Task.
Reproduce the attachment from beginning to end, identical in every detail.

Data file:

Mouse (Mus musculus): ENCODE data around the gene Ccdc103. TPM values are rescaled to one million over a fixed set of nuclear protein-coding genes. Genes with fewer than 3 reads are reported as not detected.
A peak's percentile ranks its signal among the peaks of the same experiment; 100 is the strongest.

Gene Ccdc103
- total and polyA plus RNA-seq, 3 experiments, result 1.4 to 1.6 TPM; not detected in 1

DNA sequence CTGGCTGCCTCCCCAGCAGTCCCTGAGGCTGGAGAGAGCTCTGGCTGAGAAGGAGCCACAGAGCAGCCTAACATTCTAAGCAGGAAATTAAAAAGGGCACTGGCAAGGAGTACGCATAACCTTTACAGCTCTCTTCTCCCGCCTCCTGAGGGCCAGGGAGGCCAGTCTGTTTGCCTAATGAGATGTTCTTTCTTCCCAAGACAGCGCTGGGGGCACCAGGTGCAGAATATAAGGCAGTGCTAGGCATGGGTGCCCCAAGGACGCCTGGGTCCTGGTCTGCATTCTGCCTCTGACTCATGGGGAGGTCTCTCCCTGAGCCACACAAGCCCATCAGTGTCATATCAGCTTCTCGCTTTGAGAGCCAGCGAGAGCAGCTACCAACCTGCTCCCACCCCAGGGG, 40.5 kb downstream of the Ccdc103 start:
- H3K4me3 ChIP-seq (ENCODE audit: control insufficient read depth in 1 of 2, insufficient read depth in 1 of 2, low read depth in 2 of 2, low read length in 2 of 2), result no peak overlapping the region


Mouse (Mus musculus): ENCODE data around the gene Ccdc103. TPM values are rescaled to one million over a fixed set of nuclear protein-coding genes. Genes with fewer than 3 reads are reported as not detected.
A peak's percentile ranks its signal among the peaks of the same experiment; 100 is the strongest.

Gene Ccdc103
- total and polyA plus RNA-seq, 3 experiments, result 1.4 to 1.6 TPM; not detected in 1

DNA sequence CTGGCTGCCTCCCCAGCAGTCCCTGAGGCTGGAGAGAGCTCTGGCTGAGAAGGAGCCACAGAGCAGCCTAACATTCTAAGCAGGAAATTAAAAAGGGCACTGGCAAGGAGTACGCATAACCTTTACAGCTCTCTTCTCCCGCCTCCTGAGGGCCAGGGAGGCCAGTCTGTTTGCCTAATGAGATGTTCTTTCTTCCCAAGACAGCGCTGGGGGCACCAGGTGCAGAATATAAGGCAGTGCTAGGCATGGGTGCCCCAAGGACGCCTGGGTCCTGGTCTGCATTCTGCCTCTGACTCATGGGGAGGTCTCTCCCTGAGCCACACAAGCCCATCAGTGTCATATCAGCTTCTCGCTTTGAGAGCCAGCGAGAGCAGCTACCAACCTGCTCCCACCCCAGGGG, 40.5 kb downstream of the Ccdc103 start:
- H3K4me3 ChIP-seq (ENCODE audit: control insufficient read depth in 1 of 2, insufficient read depth in 1 of 2, low read depth in 2 of 2, low read length in 2 of 2), result no peak overlapping the region